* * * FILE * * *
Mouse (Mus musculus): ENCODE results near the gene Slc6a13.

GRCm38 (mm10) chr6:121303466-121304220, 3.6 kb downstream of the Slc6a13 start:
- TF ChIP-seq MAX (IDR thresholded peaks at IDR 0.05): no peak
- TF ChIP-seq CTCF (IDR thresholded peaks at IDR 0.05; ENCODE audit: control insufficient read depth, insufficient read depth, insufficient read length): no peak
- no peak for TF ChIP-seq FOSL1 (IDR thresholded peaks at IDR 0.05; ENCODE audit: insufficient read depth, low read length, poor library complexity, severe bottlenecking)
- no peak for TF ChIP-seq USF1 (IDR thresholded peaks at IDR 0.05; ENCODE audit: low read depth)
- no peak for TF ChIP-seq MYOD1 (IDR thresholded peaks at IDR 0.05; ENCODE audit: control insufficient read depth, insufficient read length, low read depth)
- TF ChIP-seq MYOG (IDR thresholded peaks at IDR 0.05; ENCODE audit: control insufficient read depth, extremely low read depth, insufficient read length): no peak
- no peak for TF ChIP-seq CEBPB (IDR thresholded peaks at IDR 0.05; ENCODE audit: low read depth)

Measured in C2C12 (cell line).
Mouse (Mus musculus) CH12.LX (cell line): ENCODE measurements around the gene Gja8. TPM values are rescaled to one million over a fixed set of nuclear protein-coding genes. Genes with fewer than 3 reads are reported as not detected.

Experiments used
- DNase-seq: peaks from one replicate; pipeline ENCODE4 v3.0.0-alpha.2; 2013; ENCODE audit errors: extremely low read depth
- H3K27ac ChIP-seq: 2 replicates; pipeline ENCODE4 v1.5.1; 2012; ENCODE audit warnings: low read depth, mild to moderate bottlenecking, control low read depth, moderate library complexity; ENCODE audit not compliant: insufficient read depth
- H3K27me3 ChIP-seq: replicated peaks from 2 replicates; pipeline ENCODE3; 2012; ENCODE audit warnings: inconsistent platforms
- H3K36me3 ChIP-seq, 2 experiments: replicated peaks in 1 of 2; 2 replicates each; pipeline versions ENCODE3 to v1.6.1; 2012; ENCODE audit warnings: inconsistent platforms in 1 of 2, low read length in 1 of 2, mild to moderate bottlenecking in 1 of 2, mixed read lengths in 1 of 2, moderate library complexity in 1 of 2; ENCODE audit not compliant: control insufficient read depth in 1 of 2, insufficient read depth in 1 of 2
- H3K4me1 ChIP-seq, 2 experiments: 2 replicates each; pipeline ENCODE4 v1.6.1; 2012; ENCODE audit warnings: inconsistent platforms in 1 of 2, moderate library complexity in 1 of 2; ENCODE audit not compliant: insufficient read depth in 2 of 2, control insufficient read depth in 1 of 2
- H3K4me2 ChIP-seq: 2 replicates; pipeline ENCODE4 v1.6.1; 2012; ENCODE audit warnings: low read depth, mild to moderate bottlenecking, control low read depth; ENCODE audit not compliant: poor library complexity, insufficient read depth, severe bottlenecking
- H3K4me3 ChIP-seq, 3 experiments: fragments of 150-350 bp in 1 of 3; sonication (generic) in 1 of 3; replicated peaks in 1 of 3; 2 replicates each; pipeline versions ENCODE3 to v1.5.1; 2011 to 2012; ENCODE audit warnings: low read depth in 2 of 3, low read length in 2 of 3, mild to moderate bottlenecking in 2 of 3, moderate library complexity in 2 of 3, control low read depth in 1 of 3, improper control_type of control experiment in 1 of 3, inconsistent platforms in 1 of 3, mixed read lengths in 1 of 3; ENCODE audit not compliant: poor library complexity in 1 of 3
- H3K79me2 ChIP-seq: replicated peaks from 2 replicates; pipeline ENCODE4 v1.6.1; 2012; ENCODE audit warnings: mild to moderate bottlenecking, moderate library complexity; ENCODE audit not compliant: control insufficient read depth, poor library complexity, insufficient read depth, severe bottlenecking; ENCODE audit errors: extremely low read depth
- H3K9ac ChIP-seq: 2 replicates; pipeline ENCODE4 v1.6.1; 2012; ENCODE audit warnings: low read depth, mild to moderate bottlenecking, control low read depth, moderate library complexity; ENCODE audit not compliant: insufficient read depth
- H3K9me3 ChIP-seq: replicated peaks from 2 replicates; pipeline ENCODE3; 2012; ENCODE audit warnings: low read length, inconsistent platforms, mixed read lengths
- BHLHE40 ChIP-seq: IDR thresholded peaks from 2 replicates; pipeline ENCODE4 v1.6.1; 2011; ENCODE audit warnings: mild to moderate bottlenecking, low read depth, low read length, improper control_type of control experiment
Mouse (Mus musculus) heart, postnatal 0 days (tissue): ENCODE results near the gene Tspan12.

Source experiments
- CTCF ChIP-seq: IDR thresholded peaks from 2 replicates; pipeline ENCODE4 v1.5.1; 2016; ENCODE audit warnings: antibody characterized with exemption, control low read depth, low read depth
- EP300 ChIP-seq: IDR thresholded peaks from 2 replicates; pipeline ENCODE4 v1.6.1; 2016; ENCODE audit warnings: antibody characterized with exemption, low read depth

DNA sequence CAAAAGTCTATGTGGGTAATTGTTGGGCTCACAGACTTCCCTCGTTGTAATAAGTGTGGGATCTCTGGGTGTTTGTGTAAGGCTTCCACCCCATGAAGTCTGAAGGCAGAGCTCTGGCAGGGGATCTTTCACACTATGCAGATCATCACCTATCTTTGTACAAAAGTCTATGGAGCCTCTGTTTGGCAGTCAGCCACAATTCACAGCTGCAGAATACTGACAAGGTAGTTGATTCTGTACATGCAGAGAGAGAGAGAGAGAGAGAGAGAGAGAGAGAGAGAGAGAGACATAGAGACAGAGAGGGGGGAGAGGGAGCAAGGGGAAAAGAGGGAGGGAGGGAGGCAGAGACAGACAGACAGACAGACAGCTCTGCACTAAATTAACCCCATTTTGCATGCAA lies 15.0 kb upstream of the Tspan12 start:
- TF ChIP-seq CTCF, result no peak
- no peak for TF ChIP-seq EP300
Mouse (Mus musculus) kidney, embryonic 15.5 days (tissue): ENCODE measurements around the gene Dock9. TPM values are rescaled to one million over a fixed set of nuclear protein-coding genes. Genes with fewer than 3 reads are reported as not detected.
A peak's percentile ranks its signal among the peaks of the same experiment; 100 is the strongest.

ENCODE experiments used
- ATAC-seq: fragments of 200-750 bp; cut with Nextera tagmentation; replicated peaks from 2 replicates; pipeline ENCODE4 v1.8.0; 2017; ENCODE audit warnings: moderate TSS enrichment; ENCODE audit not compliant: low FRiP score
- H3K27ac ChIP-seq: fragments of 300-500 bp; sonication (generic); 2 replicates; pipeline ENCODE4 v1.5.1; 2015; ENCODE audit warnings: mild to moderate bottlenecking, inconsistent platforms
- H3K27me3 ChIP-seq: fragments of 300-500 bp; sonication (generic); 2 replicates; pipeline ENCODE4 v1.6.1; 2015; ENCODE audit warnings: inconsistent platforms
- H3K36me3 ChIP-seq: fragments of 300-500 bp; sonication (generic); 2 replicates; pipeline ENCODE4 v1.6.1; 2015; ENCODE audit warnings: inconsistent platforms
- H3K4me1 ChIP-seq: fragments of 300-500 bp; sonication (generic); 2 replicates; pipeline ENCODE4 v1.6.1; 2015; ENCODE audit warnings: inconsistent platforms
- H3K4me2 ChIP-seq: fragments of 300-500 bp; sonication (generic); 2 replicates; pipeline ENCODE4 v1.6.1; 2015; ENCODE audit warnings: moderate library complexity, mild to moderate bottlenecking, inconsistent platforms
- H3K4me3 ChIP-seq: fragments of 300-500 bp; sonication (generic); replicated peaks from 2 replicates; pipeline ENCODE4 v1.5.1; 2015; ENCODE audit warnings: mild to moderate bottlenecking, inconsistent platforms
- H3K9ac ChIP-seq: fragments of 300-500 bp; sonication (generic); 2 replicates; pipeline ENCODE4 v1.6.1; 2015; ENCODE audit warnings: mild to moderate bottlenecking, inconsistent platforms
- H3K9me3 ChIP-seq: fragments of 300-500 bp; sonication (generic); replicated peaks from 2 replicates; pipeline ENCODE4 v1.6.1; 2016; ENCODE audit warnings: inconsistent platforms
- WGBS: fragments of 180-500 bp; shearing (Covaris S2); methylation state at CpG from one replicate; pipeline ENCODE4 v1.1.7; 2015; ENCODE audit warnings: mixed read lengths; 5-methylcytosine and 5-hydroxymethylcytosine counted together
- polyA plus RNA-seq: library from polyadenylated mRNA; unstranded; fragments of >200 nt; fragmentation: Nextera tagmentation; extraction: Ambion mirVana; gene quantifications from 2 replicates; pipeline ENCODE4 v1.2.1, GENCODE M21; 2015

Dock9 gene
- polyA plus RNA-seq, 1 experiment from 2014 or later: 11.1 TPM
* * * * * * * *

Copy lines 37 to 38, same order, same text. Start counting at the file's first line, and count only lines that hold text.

- H3K36me3 ChIP-seq: fragments of 300-500 bp; sonication (generic); 2 replicates; pipeline ENCODE4 v1.6.1; 2015; ENCODE audit warnings: inconsistent platforms
- H3K4me1 ChIP-seq: fragments of 300-500 bp; sonication (generic); 2 replicates; pipeline ENCODE4 v1.6.1; 2015; ENCODE audit warnings: inconsistent platforms